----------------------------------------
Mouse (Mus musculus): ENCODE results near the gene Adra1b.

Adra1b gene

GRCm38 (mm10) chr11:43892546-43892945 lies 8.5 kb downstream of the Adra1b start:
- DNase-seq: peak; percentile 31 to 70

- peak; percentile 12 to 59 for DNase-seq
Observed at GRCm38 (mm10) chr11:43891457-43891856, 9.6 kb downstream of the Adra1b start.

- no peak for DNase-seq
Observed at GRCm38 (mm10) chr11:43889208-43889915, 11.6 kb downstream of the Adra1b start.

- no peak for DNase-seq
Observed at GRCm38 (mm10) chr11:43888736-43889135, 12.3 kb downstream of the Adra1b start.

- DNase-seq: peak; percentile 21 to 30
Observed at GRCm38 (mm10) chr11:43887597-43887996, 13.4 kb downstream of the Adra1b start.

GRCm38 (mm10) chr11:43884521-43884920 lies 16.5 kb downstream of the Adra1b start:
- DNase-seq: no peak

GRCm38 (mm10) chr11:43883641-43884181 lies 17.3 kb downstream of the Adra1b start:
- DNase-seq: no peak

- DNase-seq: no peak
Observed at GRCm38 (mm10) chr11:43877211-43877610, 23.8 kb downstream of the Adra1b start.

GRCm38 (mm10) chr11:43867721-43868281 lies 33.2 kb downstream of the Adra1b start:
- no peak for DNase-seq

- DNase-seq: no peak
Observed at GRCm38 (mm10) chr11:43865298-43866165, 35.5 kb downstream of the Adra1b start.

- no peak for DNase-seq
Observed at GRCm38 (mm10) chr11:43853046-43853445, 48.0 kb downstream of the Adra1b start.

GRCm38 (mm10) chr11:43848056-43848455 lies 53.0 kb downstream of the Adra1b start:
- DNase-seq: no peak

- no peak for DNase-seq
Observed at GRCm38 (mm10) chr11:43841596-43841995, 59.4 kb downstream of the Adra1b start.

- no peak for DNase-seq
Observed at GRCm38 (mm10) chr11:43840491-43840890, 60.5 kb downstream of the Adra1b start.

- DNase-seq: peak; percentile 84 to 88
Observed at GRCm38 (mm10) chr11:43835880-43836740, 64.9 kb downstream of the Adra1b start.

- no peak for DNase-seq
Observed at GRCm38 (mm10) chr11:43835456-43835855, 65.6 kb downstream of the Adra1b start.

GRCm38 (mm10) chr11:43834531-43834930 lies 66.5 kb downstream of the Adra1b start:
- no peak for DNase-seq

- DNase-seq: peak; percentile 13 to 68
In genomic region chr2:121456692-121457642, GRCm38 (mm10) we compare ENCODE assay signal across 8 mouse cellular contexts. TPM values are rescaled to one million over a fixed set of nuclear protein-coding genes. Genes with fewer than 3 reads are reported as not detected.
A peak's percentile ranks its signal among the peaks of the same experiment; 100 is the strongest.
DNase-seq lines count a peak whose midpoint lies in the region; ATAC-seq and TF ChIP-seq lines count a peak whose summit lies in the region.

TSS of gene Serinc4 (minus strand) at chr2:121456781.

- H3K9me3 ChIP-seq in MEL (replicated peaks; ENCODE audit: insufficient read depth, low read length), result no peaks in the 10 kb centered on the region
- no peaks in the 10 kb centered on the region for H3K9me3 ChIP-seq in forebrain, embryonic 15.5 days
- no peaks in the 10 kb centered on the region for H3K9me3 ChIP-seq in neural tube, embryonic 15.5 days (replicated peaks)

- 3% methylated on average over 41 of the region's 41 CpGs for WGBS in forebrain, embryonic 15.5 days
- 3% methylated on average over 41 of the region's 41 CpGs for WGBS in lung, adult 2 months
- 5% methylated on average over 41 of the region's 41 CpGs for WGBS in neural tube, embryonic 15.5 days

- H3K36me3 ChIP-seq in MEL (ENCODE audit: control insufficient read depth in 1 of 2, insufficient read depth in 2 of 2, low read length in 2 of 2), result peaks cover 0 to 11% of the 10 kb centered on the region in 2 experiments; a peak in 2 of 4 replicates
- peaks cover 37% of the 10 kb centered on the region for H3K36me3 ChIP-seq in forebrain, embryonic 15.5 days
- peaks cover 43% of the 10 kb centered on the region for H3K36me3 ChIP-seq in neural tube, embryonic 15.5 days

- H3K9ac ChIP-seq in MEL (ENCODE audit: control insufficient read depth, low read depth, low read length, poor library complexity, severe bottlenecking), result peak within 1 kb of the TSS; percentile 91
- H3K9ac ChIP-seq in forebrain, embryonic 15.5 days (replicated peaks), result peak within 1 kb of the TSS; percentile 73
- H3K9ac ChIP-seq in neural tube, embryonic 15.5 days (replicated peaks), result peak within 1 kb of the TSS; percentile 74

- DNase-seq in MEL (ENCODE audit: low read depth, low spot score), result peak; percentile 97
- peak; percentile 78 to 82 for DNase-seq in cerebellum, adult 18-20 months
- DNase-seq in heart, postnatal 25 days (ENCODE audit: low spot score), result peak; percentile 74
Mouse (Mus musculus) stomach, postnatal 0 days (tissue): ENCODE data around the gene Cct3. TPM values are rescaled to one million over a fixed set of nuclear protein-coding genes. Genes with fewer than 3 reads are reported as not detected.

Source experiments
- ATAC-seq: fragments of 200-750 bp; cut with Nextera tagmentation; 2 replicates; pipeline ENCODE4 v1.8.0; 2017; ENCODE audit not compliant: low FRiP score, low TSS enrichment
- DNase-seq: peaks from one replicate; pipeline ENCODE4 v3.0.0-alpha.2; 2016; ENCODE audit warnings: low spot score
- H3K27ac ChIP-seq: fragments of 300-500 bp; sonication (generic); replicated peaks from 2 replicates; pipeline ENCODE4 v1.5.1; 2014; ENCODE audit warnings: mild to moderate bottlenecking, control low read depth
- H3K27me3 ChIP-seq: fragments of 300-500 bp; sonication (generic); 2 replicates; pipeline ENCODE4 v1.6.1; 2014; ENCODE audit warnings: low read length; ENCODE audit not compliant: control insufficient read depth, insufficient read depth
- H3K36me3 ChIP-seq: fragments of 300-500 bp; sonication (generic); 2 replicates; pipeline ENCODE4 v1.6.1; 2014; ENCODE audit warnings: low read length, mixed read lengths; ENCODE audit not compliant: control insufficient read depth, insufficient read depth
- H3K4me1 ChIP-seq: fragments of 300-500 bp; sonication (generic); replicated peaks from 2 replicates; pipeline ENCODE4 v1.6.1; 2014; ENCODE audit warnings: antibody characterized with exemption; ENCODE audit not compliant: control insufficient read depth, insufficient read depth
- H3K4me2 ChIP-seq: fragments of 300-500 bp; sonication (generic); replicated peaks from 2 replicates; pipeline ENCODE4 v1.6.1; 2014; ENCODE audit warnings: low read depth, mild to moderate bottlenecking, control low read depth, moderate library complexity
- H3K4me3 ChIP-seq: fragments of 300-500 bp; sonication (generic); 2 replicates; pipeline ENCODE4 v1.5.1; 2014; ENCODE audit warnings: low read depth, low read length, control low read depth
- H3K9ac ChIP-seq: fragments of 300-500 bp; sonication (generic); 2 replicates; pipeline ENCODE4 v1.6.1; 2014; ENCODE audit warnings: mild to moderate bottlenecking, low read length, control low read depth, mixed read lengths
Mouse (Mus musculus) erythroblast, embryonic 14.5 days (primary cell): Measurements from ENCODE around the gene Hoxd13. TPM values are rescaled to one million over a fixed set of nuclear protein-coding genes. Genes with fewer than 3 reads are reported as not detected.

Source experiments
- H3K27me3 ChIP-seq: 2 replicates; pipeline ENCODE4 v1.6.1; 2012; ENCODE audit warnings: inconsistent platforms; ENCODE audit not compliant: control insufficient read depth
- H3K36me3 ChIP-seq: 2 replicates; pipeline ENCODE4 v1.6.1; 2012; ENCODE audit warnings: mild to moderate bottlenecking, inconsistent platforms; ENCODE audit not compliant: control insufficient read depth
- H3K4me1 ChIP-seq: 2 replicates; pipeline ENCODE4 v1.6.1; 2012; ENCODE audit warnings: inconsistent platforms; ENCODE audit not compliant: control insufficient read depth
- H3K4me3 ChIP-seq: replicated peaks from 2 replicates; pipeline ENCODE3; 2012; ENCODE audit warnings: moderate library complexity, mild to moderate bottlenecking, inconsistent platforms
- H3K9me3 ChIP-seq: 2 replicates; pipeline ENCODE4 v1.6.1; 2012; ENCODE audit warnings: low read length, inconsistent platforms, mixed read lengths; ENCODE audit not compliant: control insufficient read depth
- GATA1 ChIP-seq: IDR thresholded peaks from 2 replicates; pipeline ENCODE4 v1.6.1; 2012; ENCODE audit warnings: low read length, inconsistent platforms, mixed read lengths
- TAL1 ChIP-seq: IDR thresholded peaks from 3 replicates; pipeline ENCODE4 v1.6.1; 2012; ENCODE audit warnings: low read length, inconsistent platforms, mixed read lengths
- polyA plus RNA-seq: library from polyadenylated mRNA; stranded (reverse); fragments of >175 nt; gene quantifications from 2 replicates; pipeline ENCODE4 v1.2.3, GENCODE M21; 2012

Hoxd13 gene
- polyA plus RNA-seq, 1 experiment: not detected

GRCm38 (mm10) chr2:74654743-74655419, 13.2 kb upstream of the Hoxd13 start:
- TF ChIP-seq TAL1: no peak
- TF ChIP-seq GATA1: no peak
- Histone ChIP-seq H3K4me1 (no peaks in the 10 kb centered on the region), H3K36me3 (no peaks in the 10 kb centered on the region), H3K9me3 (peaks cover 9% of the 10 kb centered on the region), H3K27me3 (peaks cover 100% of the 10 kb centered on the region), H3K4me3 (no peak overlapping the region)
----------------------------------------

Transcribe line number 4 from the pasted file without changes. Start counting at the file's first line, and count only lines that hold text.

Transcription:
- DNase-seq: peak; percentile 31 to 70